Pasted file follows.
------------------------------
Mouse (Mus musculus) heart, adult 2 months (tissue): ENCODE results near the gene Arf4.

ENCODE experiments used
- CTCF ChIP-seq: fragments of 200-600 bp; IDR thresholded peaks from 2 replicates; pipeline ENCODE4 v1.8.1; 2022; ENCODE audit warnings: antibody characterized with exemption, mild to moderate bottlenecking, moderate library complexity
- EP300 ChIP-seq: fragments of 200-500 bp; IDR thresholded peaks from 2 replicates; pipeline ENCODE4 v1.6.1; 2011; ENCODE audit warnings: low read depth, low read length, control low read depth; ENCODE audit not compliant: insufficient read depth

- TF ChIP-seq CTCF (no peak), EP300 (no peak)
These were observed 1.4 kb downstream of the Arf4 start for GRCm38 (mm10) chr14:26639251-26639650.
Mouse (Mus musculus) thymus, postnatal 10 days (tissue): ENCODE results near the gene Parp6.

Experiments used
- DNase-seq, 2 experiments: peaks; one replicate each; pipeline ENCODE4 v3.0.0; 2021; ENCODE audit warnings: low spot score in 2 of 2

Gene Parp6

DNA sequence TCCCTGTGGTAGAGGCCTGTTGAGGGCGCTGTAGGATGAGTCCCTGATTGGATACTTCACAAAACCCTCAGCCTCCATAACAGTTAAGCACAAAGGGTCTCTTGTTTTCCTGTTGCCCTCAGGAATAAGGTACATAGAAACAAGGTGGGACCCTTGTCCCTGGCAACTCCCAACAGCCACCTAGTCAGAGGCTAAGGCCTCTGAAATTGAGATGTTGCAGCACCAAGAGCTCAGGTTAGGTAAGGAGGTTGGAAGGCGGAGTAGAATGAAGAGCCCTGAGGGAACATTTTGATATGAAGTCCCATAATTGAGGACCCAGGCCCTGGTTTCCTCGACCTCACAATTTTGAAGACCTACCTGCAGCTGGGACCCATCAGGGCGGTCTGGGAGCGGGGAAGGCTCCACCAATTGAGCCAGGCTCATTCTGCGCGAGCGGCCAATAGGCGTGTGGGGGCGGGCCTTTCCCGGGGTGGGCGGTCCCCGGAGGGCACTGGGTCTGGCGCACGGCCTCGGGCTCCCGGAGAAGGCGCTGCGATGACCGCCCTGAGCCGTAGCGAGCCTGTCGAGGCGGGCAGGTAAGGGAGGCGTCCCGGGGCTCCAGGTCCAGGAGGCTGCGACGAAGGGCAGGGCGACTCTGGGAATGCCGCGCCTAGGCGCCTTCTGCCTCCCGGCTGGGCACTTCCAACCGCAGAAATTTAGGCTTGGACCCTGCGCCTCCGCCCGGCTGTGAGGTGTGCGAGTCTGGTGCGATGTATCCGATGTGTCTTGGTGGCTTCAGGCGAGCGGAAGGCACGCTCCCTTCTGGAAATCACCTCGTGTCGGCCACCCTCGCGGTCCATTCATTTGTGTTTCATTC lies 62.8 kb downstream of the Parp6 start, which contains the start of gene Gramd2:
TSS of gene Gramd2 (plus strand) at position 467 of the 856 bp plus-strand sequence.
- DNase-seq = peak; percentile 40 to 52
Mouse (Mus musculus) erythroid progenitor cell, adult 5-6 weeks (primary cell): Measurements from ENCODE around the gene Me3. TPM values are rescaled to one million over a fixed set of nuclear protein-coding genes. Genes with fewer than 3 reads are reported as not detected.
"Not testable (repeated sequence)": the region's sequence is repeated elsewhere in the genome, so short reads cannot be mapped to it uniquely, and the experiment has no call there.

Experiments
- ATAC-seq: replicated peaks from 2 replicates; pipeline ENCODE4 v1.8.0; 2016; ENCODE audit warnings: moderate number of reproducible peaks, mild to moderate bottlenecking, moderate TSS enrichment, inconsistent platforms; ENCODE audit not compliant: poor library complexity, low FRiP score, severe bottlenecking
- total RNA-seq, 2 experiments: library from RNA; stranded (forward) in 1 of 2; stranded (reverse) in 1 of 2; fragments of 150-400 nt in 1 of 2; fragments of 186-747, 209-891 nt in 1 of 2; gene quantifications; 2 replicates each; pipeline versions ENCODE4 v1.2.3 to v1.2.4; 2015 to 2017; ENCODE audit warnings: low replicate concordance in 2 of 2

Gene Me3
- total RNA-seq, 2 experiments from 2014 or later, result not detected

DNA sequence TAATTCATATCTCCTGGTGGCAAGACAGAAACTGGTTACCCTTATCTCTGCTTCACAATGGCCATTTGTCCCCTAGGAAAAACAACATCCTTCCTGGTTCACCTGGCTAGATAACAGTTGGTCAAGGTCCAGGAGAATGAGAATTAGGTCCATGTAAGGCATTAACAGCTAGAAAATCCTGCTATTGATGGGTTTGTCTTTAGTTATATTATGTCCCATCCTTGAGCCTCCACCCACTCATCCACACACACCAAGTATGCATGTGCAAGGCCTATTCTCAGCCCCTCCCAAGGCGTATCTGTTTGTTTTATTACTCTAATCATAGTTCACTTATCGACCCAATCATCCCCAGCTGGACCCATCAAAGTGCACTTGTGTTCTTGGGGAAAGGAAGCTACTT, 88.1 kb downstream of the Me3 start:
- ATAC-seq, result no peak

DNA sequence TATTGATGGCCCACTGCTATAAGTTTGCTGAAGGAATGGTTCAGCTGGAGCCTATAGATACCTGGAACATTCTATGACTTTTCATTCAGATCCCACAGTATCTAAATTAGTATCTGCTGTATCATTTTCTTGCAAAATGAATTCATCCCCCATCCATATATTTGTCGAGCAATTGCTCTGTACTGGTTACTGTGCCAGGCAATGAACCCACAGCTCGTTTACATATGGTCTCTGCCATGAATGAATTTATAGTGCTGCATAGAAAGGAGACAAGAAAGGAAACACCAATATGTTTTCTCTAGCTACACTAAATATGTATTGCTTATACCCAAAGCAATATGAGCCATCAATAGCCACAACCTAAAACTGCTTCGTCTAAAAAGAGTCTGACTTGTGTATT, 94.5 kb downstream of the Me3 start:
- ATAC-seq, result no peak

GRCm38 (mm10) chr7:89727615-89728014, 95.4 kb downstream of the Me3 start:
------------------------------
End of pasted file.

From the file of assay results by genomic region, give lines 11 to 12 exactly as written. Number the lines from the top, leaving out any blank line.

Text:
DNA sequence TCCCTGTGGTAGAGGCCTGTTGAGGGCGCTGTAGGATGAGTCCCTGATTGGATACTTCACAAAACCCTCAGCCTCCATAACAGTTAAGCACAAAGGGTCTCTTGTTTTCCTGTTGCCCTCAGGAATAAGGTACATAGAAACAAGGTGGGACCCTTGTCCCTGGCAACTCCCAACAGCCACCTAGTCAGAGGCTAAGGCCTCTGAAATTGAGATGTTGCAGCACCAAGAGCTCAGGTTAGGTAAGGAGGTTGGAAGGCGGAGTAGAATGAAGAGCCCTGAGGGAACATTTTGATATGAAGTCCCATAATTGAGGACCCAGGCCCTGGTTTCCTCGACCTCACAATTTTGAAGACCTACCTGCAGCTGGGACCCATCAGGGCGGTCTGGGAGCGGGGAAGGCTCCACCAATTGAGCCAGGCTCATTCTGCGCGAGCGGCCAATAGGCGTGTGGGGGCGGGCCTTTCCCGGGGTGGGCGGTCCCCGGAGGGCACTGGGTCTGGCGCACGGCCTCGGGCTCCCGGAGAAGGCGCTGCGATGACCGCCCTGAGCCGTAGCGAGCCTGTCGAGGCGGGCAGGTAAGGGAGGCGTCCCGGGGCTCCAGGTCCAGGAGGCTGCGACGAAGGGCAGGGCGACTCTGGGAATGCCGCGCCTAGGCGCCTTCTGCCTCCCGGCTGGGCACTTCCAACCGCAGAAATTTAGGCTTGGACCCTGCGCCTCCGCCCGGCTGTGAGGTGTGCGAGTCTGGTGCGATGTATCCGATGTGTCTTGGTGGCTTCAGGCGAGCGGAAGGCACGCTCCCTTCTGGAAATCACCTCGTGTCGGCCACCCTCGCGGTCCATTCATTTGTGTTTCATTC lies 62.8 kb downstream of the Parp6 start, which contains the start of gene Gramd2:
TSS of gene Gramd2 (plus strand) at position 467 of the 856 bp plus-strand sequence.